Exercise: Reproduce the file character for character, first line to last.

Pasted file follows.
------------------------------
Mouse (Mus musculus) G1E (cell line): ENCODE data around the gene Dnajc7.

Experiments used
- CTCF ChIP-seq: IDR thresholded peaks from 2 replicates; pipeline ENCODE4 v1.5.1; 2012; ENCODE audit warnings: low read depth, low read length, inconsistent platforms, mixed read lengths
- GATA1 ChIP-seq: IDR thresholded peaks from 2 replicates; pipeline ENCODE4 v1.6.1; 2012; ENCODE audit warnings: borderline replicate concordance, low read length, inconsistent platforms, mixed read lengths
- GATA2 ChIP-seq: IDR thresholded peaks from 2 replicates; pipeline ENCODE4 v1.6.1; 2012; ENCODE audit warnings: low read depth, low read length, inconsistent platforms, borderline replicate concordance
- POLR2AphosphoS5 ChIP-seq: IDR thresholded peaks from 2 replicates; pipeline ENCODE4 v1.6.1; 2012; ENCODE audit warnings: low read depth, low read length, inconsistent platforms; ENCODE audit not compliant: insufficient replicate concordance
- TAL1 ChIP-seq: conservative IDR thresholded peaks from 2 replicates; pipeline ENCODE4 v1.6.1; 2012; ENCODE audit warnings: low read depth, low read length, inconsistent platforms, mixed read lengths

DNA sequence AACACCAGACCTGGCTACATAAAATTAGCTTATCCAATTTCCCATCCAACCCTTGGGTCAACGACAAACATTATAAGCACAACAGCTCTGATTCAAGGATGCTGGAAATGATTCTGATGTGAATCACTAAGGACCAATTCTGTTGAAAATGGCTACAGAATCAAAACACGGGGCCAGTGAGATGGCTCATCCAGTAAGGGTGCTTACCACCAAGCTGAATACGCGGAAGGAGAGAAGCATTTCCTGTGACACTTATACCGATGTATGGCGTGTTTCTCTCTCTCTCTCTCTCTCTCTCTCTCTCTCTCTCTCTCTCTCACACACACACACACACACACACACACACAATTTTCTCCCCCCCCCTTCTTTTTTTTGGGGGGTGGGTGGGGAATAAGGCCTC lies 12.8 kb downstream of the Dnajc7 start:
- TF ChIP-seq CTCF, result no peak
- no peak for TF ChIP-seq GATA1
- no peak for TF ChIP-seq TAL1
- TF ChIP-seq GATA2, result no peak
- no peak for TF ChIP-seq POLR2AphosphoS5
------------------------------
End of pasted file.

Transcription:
Mouse (Mus musculus) G1E (cell line): ENCODE data around the gene Dnajc7.

Experiments used
- CTCF ChIP-seq: IDR thresholded peaks from 2 replicates; pipeline ENCODE4 v1.5.1; 2012; ENCODE audit warnings: low read depth, low read length, inconsistent platforms, mixed read lengths
- GATA1 ChIP-seq: IDR thresholded peaks from 2 replicates; pipeline ENCODE4 v1.6.1; 2012; ENCODE audit warnings: borderline replicate concordance, low read length, inconsistent platforms, mixed read lengths
- GATA2 ChIP-seq: IDR thresholded peaks from 2 replicates; pipeline ENCODE4 v1.6.1; 2012; ENCODE audit warnings: low read depth, low read length, inconsistent platforms, borderline replicate concordance
- POLR2AphosphoS5 ChIP-seq: IDR thresholded peaks from 2 replicates; pipeline ENCODE4 v1.6.1; 2012; ENCODE audit warnings: low read depth, low read length, inconsistent platforms; ENCODE audit not compliant: insufficient replicate concordance
- TAL1 ChIP-seq: conservative IDR thresholded peaks from 2 replicates; pipeline ENCODE4 v1.6.1; 2012; ENCODE audit warnings: low read depth, low read length, inconsistent platforms, mixed read lengths

DNA sequence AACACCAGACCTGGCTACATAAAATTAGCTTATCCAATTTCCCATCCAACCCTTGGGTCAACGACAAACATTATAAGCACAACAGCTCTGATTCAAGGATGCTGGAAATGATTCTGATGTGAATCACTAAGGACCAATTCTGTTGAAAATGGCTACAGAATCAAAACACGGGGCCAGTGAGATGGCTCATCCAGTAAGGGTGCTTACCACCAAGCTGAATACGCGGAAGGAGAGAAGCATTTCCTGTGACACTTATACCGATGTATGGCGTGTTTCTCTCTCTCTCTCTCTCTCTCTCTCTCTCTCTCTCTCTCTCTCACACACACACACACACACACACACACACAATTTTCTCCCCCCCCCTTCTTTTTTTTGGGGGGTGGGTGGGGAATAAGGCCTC lies 12.8 kb downstream of the Dnajc7 start:
- TF ChIP-seq CTCF, result no peak
- no peak for TF ChIP-seq GATA1
- no peak for TF ChIP-seq TAL1
- TF ChIP-seq GATA2, result no peak
- no peak for TF ChIP-seq POLR2AphosphoS5